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  1. #257
    scout2family is offline Registered User
    Join Date
    Nov 2011
    Location
    Reno, NV
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    Quote Originally Posted by Kizmet View Post
    That's great news. My own thing hasn't worked out (again). I'm back at the drawing board but not feeling all that motivated at the moment.
    It's been a few weeks... are you motivated now? New path? Update :)

  2. #258
    Kizmet is offline Moderator
    Join Date
    Feb 2007
    Location
    between the devil and the deep blue sea
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    Quote Originally Posted by scout2family View Post
    It's been a few weeks... are you motivated now? New path? Update :)
    My own situation is reflective of many of the conversations we've had on this board. My degree in Engineering Technology has given me a career that allows me to live modestly and independently, pay my bills and enjoy some minor luxuries like owning my own home, a pool and some time/money for hobbies, etc. At the same time, I don't mind saying that my job is not very interesting or fun. I like some of the people I run into but that doesn't always balance the scales for me. Coming out of high school my personal situation was such that I had to be self-reliant and I made choices that supported that goal. I have what I consider to be a comfortable life but it's not very personally fulfilling. I have other interests but the prospect of making a living at them are slim. I have sampled several different schools and I'm confident in my ability to perform academically in grad school. The programs that interest me the most are not cheap (don't bother. believe me, I've checked) and so to me this means that they also demand a serious commitment.. I have only minor tuition support from my employer, no military background and none of the other traditional sources of funding for grad school. It would all be out of pocket. I have, in effect, become the poster child for the "Fries with that?" debate. So, do you stay put, stay safe and read a bunch of books to pseudo-satisfy your interests or do you take the plunge and go all in. If I choose the latter you'll likely know it because I'll disappear from this board due to not having enough time, etc. Stay tuned.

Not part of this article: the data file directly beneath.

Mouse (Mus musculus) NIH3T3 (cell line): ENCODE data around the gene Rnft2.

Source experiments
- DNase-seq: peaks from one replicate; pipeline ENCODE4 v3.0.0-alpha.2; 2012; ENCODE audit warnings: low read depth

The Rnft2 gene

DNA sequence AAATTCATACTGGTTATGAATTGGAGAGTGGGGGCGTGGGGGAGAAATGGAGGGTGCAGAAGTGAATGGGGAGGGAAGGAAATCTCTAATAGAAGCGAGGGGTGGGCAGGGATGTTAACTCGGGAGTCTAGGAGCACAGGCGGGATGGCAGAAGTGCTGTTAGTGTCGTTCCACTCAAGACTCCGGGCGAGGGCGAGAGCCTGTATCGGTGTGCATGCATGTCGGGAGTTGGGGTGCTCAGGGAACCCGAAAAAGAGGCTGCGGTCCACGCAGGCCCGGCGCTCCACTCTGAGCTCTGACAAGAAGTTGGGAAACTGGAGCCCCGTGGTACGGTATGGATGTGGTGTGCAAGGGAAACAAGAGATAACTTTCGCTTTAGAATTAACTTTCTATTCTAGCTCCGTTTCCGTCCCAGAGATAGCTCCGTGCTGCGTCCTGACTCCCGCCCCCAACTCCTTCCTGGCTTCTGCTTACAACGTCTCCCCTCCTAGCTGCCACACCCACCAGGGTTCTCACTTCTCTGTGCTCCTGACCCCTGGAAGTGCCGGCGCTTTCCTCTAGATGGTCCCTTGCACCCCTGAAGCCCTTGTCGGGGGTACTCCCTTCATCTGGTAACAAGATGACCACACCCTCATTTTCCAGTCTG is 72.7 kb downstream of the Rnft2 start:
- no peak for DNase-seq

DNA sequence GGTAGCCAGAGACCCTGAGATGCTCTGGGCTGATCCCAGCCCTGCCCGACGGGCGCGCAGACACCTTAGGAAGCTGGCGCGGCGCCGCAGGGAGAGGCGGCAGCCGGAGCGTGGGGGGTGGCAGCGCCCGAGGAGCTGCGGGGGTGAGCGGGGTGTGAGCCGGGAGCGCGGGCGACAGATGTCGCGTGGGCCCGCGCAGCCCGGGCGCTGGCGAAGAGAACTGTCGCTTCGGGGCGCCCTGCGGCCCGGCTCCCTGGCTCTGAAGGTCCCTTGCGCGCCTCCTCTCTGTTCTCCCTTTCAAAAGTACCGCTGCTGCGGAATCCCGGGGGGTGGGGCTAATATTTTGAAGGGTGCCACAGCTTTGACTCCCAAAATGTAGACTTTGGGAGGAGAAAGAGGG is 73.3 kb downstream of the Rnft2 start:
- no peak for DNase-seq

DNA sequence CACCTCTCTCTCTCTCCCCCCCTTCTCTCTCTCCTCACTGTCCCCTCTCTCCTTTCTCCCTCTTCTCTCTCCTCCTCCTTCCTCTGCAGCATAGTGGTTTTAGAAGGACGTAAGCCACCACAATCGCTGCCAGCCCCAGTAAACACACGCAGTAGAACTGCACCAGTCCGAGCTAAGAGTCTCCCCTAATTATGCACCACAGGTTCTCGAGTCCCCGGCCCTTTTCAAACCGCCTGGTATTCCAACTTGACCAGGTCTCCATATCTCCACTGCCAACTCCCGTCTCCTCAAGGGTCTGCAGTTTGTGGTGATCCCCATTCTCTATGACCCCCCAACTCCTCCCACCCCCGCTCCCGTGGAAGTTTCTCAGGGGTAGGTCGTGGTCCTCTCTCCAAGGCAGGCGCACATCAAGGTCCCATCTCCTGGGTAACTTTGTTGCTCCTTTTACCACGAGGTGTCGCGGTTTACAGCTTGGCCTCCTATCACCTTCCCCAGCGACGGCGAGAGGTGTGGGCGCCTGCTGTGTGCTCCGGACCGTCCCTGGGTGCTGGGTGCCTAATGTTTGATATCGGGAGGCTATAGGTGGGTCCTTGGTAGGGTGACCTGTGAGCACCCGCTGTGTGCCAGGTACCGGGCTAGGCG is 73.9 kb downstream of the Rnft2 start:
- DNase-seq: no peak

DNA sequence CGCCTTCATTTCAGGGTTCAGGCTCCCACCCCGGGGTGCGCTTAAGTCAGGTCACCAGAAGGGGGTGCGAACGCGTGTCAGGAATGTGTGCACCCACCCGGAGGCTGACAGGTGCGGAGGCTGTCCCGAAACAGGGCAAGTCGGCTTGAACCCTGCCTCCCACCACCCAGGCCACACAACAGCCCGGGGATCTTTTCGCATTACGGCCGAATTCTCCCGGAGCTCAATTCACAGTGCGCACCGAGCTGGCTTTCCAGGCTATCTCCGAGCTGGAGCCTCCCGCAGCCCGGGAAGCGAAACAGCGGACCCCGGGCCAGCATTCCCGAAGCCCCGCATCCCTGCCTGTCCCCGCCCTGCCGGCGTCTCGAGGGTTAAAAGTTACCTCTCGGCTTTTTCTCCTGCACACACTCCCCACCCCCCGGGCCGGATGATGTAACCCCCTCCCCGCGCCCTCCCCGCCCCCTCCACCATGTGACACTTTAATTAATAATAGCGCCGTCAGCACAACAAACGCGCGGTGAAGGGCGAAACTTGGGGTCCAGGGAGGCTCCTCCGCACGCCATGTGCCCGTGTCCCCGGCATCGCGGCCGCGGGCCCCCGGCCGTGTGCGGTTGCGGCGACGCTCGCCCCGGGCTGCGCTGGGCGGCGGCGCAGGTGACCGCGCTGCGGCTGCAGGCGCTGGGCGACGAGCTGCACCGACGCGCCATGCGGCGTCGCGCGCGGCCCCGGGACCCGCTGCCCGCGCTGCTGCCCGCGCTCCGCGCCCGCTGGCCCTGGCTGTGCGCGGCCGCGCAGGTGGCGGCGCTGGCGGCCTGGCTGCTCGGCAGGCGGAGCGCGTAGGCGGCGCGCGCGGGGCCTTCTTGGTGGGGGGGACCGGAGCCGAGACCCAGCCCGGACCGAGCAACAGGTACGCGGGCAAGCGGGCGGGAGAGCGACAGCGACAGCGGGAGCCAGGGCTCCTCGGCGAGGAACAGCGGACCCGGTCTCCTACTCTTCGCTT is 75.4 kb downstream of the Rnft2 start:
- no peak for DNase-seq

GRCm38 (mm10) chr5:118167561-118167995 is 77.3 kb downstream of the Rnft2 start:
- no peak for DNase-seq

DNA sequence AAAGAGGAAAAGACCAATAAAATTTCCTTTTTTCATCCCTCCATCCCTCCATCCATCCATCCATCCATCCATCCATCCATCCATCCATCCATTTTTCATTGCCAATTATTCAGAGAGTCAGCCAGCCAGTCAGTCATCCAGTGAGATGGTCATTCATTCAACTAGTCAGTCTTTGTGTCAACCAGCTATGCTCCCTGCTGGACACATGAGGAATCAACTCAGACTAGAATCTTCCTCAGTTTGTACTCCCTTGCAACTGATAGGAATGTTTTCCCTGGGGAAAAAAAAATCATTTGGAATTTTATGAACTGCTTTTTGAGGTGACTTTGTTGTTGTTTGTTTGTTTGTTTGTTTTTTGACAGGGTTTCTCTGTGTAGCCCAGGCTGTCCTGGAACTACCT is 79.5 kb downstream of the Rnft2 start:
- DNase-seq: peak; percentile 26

American College of Sports Medicine

  3. #259
    Bruce is offline Moderator
    Join Date
    Jan 2001
    Location
    Boston, MA
    Posts
    9,475
    Quote Originally Posted by Kizmet View Post
    My own situation is reflective of many of the conversations we've had on this board. My degree in Engineering Technology has given me a career that allows me to live modestly and independently, pay my bills and enjoy some minor luxuries like owning my own home, a pool and some time/money for hobbies, etc. At the same time, I don't mind saying that my job is not very interesting or fun. I like some of the people I run into but that doesn't always balance the scales for me. Coming out of high school my personal situation was such that I had to be self-reliant and I made choices that supported that goal. I have what I consider to be a comfortable life but it's not very personally fulfilling. I have other interests but the prospect of making a living at them are slim. I have sampled several different schools and I'm confident in my ability to perform academically in grad school. The programs that interest me the most are not cheap (don't bother. believe me, I've checked) and so to me this means that they also demand a serious commitment.. I have only minor tuition support from my employer, no military background and none of the other traditional sources of funding for grad school. It would all be out of pocket. I have, in effect, become the poster child for the "Fries with that?" debate. So, do you stay put, stay safe and read a bunch of books to pseudo-satisfy your interests or do you take the plunge and go all in. If I choose the latter you'll likely know it because I'll disappear from this board due to not having enough time, etc. Stay tuned.
    If I may make a suggestion, I'm a big fan of MOOC's, they might be just what you need to satiate your desire for learning, or reignite your interest for a formal program. The overwhelming majority are free (about $50 if you want the certificate), and I've been very satisfied with my experience.
    --
    Bruce Tait
    A.S. (Criminal Justice) Quincy College
    B.A. (Criminal Justice) Curry College
    M.A. (Criminal Justice) University of Massachusetts-Lowell
    M.A. (Forensic & Counseling Psychology) Massachusetts School of Professional Psychology
    Certificate (Investigative Psychology) CUNY-John Jay College of Criminal Justice

    MOOC's
    Certificate (Disability Awareness and Support in Higher Education) University of Pittsburgh
    Certificate (International Criminal Law) Case Western Reserve University
    Certificate (Psychology of Criminal Justice) University of Queensland
    Certificate (Classical Sociological Theory) University of Amsterdam



    RA Criminal Justice Degrees by Distance Learning - Updated 3/16/08

    NA Criminal Justice Degrees by Distance Learning - Updated 3/20/08

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